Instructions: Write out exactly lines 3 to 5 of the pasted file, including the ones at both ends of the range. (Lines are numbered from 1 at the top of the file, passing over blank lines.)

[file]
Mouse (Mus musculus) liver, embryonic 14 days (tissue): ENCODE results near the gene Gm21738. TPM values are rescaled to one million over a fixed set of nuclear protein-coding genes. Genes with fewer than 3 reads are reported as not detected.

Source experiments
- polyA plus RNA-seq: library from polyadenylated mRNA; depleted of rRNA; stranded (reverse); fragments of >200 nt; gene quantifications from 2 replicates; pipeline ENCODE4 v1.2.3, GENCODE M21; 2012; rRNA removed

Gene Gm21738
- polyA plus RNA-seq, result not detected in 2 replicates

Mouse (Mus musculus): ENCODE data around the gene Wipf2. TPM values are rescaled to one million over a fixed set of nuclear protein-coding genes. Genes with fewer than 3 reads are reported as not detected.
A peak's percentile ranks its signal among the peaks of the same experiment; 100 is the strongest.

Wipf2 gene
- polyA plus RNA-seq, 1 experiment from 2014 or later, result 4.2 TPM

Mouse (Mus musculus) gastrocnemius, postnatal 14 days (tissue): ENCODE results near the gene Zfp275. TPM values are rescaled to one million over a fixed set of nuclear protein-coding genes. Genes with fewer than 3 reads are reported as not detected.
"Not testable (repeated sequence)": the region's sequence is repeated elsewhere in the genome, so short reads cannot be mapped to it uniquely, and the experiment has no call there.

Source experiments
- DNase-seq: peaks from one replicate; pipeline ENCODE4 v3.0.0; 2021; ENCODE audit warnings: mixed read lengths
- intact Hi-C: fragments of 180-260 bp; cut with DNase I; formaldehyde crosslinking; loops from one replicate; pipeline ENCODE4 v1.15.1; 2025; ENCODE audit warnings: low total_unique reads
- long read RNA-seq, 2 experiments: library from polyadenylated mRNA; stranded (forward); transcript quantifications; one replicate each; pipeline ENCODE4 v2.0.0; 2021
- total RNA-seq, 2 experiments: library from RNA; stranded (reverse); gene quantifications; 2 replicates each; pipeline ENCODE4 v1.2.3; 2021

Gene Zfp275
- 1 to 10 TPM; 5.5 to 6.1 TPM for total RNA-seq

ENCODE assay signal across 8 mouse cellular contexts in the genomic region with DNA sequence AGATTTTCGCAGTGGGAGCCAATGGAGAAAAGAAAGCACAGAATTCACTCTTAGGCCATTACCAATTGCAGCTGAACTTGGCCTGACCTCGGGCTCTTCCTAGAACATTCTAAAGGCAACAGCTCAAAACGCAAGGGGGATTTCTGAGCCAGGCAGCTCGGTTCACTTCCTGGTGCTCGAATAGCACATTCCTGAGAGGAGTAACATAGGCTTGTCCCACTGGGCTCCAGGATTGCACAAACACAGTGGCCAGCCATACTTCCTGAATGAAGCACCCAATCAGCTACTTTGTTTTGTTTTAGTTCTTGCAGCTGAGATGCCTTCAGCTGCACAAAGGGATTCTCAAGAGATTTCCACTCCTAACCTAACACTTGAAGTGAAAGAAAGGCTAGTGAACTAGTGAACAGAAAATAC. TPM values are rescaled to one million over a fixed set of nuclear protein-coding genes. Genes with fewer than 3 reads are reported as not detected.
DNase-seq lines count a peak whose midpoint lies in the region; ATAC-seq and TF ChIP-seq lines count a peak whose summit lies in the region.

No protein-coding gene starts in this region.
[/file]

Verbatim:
- polyA plus RNA-seq: library from polyadenylated mRNA; depleted of rRNA; stranded (reverse); fragments of >200 nt; gene quantifications from 2 replicates; pipeline ENCODE4 v1.2.3, GENCODE M21; 2012; rRNA removed

Gene Gm21738
- polyA plus RNA-seq, result not detected in 2 replicates